2. A circuit for minimizing signal correlation in scrambled signal information having discontinuities with a predetermined interval being provided for transition between the transmission-of-signal information and the discontinuity and the resumption of the transmission-of-signal information after the discontinuity, said circuit comprising first and second memory devices for storing those portions of the signal information which are respectively to precede and follow any discontinunity which would normally occur, a third memory device for storing all signal information for a time interval corresponding to the period of transition desired between the portion preceding and the portion following discontinuities, first and second gating circuits for selecting said preceding and following portions and entering said portions into said first and second memory devices, respectively, a third gating circuit coupled to said first and second memory devices for mixing the signals corresponding to said preceding and following portions to minimize correlation with said discontinuities, and an output circuit for combining said information signals with the fixed signals produced by said third gating circuit to produce a composite output signal with minimal correlation.

3. The circuit defined in claim 2 wherein said first and second memory devices include means to return the output signals produced by said first and second memory devices, respectively, through said first and second gating circuits, and wherein said third gating circuit includes means to provide a gradual fading from the signal produced by said first delay section to the signal produced by said second delay section to produce a mixed signal where a gradual transition is performed to minimize correlation.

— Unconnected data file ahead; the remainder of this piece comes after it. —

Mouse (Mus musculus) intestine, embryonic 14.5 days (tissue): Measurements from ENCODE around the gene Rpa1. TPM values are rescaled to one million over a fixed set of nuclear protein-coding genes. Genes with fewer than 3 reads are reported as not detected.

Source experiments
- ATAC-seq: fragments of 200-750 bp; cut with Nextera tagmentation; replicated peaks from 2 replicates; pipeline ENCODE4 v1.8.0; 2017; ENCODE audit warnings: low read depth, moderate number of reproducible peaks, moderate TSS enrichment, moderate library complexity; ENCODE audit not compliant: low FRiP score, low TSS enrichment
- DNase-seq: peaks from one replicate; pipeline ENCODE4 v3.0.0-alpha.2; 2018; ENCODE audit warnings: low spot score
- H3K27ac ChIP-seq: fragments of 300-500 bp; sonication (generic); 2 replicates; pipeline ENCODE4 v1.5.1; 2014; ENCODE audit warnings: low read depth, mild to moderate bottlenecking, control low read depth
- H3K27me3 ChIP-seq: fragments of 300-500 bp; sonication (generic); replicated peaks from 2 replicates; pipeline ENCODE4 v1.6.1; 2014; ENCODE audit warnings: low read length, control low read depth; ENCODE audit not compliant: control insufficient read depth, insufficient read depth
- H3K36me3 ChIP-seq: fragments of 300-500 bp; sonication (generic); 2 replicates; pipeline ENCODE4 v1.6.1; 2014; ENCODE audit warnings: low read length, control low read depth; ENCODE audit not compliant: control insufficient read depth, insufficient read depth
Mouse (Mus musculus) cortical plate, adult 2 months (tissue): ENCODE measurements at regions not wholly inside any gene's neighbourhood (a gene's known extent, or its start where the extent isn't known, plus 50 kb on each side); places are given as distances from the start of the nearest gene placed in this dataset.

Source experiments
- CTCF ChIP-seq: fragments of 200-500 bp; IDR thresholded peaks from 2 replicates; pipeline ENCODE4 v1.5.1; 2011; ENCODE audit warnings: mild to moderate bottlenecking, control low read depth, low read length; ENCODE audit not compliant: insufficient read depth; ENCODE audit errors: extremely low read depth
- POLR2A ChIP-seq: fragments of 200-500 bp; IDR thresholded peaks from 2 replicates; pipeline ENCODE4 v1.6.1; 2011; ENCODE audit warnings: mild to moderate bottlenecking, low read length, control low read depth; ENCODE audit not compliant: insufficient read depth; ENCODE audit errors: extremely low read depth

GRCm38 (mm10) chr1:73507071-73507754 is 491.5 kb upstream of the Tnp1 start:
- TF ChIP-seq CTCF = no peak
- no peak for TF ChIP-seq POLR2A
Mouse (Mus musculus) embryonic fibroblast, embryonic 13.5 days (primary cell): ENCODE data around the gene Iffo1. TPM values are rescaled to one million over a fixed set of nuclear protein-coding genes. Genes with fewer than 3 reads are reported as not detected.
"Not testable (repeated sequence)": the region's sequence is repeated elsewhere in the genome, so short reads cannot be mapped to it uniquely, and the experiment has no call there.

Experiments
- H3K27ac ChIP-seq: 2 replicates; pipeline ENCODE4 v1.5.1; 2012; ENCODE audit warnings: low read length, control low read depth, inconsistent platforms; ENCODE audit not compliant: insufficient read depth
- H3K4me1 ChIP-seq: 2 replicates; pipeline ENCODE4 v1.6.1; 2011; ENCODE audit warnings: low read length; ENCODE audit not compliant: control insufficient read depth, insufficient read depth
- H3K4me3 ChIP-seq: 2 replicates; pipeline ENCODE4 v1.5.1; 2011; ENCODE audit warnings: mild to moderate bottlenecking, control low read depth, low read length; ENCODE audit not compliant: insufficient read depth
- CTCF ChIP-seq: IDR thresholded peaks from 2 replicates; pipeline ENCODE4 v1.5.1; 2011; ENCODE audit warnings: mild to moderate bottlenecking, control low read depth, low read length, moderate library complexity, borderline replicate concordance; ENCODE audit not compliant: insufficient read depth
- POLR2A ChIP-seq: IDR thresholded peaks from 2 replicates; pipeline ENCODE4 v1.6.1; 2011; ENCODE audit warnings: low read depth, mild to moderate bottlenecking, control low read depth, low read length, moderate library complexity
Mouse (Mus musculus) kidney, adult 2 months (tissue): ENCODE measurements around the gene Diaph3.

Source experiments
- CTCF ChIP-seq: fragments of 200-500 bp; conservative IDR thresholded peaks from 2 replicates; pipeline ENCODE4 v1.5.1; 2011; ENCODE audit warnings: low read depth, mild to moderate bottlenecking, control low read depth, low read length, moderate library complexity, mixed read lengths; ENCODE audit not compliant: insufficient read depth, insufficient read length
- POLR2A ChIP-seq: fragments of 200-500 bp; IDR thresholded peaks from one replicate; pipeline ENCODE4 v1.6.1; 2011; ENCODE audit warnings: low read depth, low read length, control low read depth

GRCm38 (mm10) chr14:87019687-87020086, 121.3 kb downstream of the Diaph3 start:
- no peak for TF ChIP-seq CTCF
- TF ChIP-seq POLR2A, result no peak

4. A system for minimizing correlation possibilities in a coded video transmission having portions transmitted in a normal mode and portions transmitted in a coded mode with predetermined transition periods before and after coded mode transmissions comprising an N-unit delay line having a total delay time substantially equal to the period of transition between the coded-mode and normal-mode portions of said transmission, means for ap plying said coded video to said N-unit delay line, an electronic switching device having N-input circuits coupled to said N-units of said delay line, storage means coupled to receive an output from said electronic switching device, means to sequentially switch at random intervals said electronic switching device to successive units of said delay line to store in said storage means selected signal changes occurring between normal-mode and coded-mode portions of said transmission, means to read out said stored signal changes from said storage means, and means at the output of said N-unit delay line to insert said signal changes read out from said storage means into the transition period of said coded video transmission existing between normal-mode and coded-mode portions of said transmission.